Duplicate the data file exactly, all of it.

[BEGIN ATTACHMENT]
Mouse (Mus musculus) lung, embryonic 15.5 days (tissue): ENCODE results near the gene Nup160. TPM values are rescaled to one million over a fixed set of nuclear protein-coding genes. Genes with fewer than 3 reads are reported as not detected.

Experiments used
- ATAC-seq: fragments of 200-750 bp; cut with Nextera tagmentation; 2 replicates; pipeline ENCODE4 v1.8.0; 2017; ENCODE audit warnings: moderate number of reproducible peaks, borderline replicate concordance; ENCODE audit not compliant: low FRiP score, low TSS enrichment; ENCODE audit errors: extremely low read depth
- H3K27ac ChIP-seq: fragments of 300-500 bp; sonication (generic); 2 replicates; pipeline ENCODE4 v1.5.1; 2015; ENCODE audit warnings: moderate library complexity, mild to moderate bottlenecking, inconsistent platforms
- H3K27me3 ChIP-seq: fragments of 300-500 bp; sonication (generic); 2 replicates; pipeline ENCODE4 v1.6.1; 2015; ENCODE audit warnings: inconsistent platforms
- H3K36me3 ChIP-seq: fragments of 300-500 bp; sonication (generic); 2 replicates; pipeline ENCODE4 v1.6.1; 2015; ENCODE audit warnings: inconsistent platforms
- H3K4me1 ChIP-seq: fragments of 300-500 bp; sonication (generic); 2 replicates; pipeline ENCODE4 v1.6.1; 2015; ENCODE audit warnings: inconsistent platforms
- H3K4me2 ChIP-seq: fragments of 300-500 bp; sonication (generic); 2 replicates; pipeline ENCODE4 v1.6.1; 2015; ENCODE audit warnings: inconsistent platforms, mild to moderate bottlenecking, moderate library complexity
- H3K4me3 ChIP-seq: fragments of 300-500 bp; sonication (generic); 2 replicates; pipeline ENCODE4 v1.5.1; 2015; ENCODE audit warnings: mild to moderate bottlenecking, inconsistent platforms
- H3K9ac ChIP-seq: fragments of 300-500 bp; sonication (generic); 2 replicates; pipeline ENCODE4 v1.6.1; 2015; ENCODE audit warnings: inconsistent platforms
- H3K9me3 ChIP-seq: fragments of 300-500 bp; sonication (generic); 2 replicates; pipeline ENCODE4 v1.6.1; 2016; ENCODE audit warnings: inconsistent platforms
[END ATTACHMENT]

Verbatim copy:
Mouse (Mus musculus) lung, embryonic 15.5 days (tissue): ENCODE results near the gene Nup160. TPM values are rescaled to one million over a fixed set of nuclear protein-coding genes. Genes with fewer than 3 reads are reported as not detected.

Experiments used
- ATAC-seq: fragments of 200-750 bp; cut with Nextera tagmentation; 2 replicates; pipeline ENCODE4 v1.8.0; 2017; ENCODE audit warnings: moderate number of reproducible peaks, borderline replicate concordance; ENCODE audit not compliant: low FRiP score, low TSS enrichment; ENCODE audit errors: extremely low read depth
- H3K27ac ChIP-seq: fragments of 300-500 bp; sonication (generic); 2 replicates; pipeline ENCODE4 v1.5.1; 2015; ENCODE audit warnings: moderate library complexity, mild to moderate bottlenecking, inconsistent platforms
- H3K27me3 ChIP-seq: fragments of 300-500 bp; sonication (generic); 2 replicates; pipeline ENCODE4 v1.6.1; 2015; ENCODE audit warnings: inconsistent platforms
- H3K36me3 ChIP-seq: fragments of 300-500 bp; sonication (generic); 2 replicates; pipeline ENCODE4 v1.6.1; 2015; ENCODE audit warnings: inconsistent platforms
- H3K4me1 ChIP-seq: fragments of 300-500 bp; sonication (generic); 2 replicates; pipeline ENCODE4 v1.6.1; 2015; ENCODE audit warnings: inconsistent platforms
- H3K4me2 ChIP-seq: fragments of 300-500 bp; sonication (generic); 2 replicates; pipeline ENCODE4 v1.6.1; 2015; ENCODE audit warnings: inconsistent platforms, mild to moderate bottlenecking, moderate library complexity
- H3K4me3 ChIP-seq: fragments of 300-500 bp; sonication (generic); 2 replicates; pipeline ENCODE4 v1.5.1; 2015; ENCODE audit warnings: mild to moderate bottlenecking, inconsistent platforms
- H3K9ac ChIP-seq: fragments of 300-500 bp; sonication (generic); 2 replicates; pipeline ENCODE4 v1.6.1; 2015; ENCODE audit warnings: inconsistent platforms
- H3K9me3 ChIP-seq: fragments of 300-500 bp; sonication (generic); 2 replicates; pipeline ENCODE4 v1.6.1; 2016; ENCODE audit warnings: inconsistent platforms